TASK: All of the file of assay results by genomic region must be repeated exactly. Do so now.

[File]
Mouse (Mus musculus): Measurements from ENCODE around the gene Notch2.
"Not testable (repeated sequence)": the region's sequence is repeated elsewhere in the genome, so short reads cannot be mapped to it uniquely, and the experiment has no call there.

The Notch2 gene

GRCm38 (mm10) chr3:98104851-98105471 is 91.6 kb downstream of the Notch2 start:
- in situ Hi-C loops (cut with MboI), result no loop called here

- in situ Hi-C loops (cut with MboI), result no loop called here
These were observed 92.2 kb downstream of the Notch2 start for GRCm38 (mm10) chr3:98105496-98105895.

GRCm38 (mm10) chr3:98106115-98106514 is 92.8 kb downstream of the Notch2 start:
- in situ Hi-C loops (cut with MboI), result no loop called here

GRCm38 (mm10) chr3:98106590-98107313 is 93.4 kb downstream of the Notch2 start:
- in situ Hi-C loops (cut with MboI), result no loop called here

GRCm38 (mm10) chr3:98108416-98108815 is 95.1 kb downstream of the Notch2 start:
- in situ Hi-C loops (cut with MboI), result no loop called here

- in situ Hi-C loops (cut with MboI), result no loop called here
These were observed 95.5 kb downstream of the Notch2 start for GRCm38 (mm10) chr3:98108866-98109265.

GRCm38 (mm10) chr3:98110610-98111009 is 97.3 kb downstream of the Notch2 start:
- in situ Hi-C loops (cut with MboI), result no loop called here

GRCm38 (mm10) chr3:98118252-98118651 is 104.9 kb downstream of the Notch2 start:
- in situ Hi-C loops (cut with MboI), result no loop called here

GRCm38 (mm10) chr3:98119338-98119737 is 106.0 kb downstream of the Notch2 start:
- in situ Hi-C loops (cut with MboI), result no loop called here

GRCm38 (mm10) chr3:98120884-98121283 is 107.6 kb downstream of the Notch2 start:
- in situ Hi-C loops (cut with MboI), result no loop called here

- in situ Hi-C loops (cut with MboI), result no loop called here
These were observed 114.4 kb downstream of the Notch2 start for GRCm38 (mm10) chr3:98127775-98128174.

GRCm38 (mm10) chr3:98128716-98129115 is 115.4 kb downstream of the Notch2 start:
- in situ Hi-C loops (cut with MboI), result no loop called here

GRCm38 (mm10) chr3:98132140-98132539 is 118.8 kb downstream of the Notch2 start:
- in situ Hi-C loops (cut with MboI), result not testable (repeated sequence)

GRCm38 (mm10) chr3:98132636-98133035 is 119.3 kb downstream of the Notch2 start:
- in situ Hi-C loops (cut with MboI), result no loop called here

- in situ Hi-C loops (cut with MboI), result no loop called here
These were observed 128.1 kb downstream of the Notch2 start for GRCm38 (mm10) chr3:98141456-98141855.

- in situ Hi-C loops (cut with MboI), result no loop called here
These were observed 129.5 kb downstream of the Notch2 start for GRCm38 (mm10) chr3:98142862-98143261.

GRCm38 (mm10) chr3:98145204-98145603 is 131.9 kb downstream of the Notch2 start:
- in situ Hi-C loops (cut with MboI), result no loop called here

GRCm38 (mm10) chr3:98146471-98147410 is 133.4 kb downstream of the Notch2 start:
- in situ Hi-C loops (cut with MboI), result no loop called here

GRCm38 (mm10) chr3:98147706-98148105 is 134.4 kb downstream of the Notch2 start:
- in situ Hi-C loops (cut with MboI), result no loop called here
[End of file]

Mouse (Mus musculus): Measurements from ENCODE around the gene Notch2.
"Not testable (repeated sequence)": the region's sequence is repeated elsewhere in the genome, so short reads cannot be mapped to it uniquely, and the experiment has no call there.

The Notch2 gene

GRCm38 (mm10) chr3:98104851-98105471 is 91.6 kb downstream of the Notch2 start:
- in situ Hi-C loops (cut with MboI), result no loop called here

- in situ Hi-C loops (cut with MboI), result no loop called here
These were observed 92.2 kb downstream of the Notch2 start for GRCm38 (mm10) chr3:98105496-98105895.

GRCm38 (mm10) chr3:98106115-98106514 is 92.8 kb downstream of the Notch2 start:
- in situ Hi-C loops (cut with MboI), result no loop called here

GRCm38 (mm10) chr3:98106590-98107313 is 93.4 kb downstream of the Notch2 start:
- in situ Hi-C loops (cut with MboI), result no loop called here

GRCm38 (mm10) chr3:98108416-98108815 is 95.1 kb downstream of the Notch2 start:
- in situ Hi-C loops (cut with MboI), result no loop called here

- in situ Hi-C loops (cut with MboI), result no loop called here
These were observed 95.5 kb downstream of the Notch2 start for GRCm38 (mm10) chr3:98108866-98109265.

GRCm38 (mm10) chr3:98110610-98111009 is 97.3 kb downstream of the Notch2 start:
- in situ Hi-C loops (cut with MboI), result no loop called here

GRCm38 (mm10) chr3:98118252-98118651 is 104.9 kb downstream of the Notch2 start:
- in situ Hi-C loops (cut with MboI), result no loop called here

GRCm38 (mm10) chr3:98119338-98119737 is 106.0 kb downstream of the Notch2 start:
- in situ Hi-C loops (cut with MboI), result no loop called here

GRCm38 (mm10) chr3:98120884-98121283 is 107.6 kb downstream of the Notch2 start:
- in situ Hi-C loops (cut with MboI), result no loop called here

- in situ Hi-C loops (cut with MboI), result no loop called here
These were observed 114.4 kb downstream of the Notch2 start for GRCm38 (mm10) chr3:98127775-98128174.

GRCm38 (mm10) chr3:98128716-98129115 is 115.4 kb downstream of the Notch2 start:
- in situ Hi-C loops (cut with MboI), result no loop called here

GRCm38 (mm10) chr3:98132140-98132539 is 118.8 kb downstream of the Notch2 start:
- in situ Hi-C loops (cut with MboI), result not testable (repeated sequence)

GRCm38 (mm10) chr3:98132636-98133035 is 119.3 kb downstream of the Notch2 start:
- in situ Hi-C loops (cut with MboI), result no loop called here

- in situ Hi-C loops (cut with MboI), result no loop called here
These were observed 128.1 kb downstream of the Notch2 start for GRCm38 (mm10) chr3:98141456-98141855.

- in situ Hi-C loops (cut with MboI), result no loop called here
These were observed 129.5 kb downstream of the Notch2 start for GRCm38 (mm10) chr3:98142862-98143261.

GRCm38 (mm10) chr3:98145204-98145603 is 131.9 kb downstream of the Notch2 start:
- in situ Hi-C loops (cut with MboI), result no loop called here

GRCm38 (mm10) chr3:98146471-98147410 is 133.4 kb downstream of the Notch2 start:
- in situ Hi-C loops (cut with MboI), result no loop called here

GRCm38 (mm10) chr3:98147706-98148105 is 134.4 kb downstream of the Notch2 start:
- in situ Hi-C loops (cut with MboI), result no loop called here